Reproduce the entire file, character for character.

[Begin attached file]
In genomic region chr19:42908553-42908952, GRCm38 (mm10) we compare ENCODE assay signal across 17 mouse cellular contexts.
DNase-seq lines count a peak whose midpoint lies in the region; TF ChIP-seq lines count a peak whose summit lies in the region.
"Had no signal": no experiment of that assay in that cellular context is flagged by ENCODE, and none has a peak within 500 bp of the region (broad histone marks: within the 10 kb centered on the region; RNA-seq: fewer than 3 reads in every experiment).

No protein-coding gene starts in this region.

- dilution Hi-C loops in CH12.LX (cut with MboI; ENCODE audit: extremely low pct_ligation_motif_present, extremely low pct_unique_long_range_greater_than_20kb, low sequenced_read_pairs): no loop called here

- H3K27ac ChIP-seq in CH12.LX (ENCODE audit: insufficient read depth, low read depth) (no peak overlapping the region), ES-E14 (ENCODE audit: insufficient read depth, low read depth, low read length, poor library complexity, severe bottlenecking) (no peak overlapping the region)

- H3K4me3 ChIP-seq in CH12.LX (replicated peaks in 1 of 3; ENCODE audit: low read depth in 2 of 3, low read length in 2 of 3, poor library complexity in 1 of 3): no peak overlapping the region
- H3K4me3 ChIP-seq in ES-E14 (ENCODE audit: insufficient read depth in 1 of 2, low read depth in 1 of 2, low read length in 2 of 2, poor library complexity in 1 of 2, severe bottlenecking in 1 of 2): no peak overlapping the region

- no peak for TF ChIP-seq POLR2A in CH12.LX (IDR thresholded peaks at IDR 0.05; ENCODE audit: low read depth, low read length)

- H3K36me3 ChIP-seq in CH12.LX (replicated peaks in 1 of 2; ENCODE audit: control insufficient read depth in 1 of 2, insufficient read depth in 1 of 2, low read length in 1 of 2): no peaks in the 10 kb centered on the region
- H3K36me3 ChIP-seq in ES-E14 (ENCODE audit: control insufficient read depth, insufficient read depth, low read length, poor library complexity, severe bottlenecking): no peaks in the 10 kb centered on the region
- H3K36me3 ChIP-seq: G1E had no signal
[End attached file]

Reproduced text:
In genomic region chr19:42908553-42908952, GRCm38 (mm10) we compare ENCODE assay signal across 17 mouse cellular contexts.
DNase-seq lines count a peak whose midpoint lies in the region; TF ChIP-seq lines count a peak whose summit lies in the region.
"Had no signal": no experiment of that assay in that cellular context is flagged by ENCODE, and none has a peak within 500 bp of the region (broad histone marks: within the 10 kb centered on the region; RNA-seq: fewer than 3 reads in every experiment).

No protein-coding gene starts in this region.

- dilution Hi-C loops in CH12.LX (cut with MboI; ENCODE audit: extremely low pct_ligation_motif_present, extremely low pct_unique_long_range_greater_than_20kb, low sequenced_read_pairs): no loop called here

- H3K27ac ChIP-seq in CH12.LX (ENCODE audit: insufficient read depth, low read depth) (no peak overlapping the region), ES-E14 (ENCODE audit: insufficient read depth, low read depth, low read length, poor library complexity, severe bottlenecking) (no peak overlapping the region)

- H3K4me3 ChIP-seq in CH12.LX (replicated peaks in 1 of 3; ENCODE audit: low read depth in 2 of 3, low read length in 2 of 3, poor library complexity in 1 of 3): no peak overlapping the region
- H3K4me3 ChIP-seq in ES-E14 (ENCODE audit: insufficient read depth in 1 of 2, low read depth in 1 of 2, low read length in 2 of 2, poor library complexity in 1 of 2, severe bottlenecking in 1 of 2): no peak overlapping the region

- no peak for TF ChIP-seq POLR2A in CH12.LX (IDR thresholded peaks at IDR 0.05; ENCODE audit: low read depth, low read length)

- H3K36me3 ChIP-seq in CH12.LX (replicated peaks in 1 of 2; ENCODE audit: control insufficient read depth in 1 of 2, insufficient read depth in 1 of 2, low read length in 1 of 2): no peaks in the 10 kb centered on the region
- H3K36me3 ChIP-seq in ES-E14 (ENCODE audit: control insufficient read depth, insufficient read depth, low read length, poor library complexity, severe bottlenecking): no peaks in the 10 kb centered on the region
- H3K36me3 ChIP-seq: G1E had no signal